When the stress response is prolonged or chronic, our adrenals glands pump out the hormone cortisol, in addition to adrenalin.  When the sympathetic nervous system is stimulated repeatedly (as in a stressful job or relationship), cortisol levels remain elevated.  Chronically elevated cortisol can wreak havoc in the body and is thought to be a contributor to many of our chronic diseases.  In fact, it also acts as an immunosuppressant, causes weight gain, heart disease, ulcers, microbiome disruption, and inflammation, anxiety, depression, and sleeplessness, and many others, independent of lifestyle choices.

When our limbic system is activated, it reacts within nanoseconds, high jacking our gray matter, the executive function of our brain.  This nanosecond response is meant for survival only, and nothing more. It triggers us into fighting or fleeing from danger, as described above, rather than offering us the ability to respond in a level headed, conscious manner.  In contrast, when our parasympathetic nervous system is activated, it assists us to respond more consciously rather than react by fighting or fleeing.  With this engaged, we have more access to consciousness, reason, and logic, because unlike the nanosecond sympathetic response, this response takes milliseconds, which is 1×109  times slower. This gives our nervous system time to access our executive function.  

The parasympathetic response is so much better for our health than the repeated fight or flight response, that a company called Heart Math, founded by Doc Childre in 1991, developed a scientifically based system to empower people to stimulate the parasympathetic nervous system and to intercept the impact of the stress response on health.  The results of their interventions ranged from the resolution of anxiety and panic to the resolution of life-threatening arrhythmias. 300 studies have documented the benefits of Heart Math’s protocol for resolving emotional and physical health conditions caused by stress.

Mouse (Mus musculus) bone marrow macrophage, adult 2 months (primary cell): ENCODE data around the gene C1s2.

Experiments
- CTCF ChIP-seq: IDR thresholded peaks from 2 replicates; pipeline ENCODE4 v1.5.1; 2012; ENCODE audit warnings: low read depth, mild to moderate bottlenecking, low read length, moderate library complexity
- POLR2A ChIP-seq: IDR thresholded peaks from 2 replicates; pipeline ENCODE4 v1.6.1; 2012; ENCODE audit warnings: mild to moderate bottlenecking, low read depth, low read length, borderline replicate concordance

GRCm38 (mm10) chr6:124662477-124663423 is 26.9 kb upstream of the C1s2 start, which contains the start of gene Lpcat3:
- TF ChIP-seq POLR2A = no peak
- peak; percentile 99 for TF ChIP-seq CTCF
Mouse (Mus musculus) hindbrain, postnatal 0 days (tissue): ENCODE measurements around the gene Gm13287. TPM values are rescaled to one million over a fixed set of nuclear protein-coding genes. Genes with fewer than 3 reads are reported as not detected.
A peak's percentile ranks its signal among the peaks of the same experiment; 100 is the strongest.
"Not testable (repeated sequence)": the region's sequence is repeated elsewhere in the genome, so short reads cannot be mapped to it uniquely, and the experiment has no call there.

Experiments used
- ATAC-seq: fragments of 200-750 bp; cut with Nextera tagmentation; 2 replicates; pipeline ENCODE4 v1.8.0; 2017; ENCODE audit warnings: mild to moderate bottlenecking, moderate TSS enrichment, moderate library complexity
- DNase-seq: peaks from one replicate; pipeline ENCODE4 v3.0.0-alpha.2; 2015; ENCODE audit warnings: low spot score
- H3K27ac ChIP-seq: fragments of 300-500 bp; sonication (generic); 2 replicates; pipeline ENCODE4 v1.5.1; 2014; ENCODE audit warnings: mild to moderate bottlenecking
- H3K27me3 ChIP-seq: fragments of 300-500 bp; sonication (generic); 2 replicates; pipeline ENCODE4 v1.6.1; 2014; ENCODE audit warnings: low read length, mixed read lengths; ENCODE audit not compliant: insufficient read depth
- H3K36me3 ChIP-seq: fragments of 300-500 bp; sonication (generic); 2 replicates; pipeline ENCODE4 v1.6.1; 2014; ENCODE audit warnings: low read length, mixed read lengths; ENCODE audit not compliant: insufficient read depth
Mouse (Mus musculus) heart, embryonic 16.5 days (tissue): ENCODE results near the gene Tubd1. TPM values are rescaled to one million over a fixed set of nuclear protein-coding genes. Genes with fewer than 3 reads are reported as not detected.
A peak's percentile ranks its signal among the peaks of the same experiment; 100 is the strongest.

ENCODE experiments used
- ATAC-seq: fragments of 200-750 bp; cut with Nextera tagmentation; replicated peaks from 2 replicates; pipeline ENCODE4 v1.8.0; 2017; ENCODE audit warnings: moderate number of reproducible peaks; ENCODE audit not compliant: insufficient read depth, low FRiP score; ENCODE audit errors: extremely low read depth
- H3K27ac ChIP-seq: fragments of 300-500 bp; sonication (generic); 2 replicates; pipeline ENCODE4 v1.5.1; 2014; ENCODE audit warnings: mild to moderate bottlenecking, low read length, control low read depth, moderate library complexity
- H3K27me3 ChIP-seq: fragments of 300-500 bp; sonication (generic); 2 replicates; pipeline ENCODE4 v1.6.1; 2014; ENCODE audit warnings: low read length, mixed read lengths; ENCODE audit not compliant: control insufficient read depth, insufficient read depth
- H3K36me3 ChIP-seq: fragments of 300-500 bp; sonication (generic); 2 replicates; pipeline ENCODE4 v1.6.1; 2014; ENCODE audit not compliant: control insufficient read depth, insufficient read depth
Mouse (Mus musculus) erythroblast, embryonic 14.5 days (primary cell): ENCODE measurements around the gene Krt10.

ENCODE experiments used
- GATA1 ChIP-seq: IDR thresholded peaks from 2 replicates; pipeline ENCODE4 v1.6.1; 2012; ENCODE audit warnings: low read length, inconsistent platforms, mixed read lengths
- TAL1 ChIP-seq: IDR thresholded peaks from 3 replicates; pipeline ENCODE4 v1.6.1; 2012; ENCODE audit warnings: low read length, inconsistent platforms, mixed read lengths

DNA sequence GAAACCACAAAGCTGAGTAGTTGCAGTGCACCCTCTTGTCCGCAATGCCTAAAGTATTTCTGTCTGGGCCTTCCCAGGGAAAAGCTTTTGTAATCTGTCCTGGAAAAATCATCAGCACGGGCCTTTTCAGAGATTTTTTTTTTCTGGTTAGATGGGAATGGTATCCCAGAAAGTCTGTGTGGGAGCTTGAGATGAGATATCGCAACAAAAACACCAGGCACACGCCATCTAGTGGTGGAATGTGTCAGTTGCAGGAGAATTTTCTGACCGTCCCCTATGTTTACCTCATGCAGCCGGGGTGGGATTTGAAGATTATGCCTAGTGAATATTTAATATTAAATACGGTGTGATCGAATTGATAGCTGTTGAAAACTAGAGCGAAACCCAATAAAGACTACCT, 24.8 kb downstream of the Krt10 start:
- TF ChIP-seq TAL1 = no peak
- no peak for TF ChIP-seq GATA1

Herbert Benson, a prominent Harvard trained cardiologist, also demonstrated the powerful impact of stimulating the parasympathetic nervous system, in his technique termed the Relaxation Response. This too was a skill set he has taught for the past four decades to intercept the stress response and promote relaxation instead.

Given that we know that the parasympathetic nervous system can be lifesaving and healthier for us, how can we stimulate it more often?  I have created a set of tools that can easily intercept the stress response mechanisms and promote a healthier way to encounter a perceived threat. I call it the A, B, C’s, of reducing stress, where A stands for Awareness, B for Breathing, and C for Consciousness. 

As stated earlier, our sympathetic response highjacks our connection to executive function, so becoming Aware that we are triggered is a critical first step.  In this moment of awareness, we can evaluate if the threat we are feeling is real or perceived. This momentary pause can be enough to short circuit the fight or flight response, and prevent our body from dumping adrenalin and cortisol into our bloodstream. Awareness can buy us enough time to slow down our nervous system from reacting in nanoseconds to responding in milliseconds, enough to engage our executive function.  If we realize during this time, that the threat is perceived and not real, we can take the next step to assist us, by engaging conscious Breathing.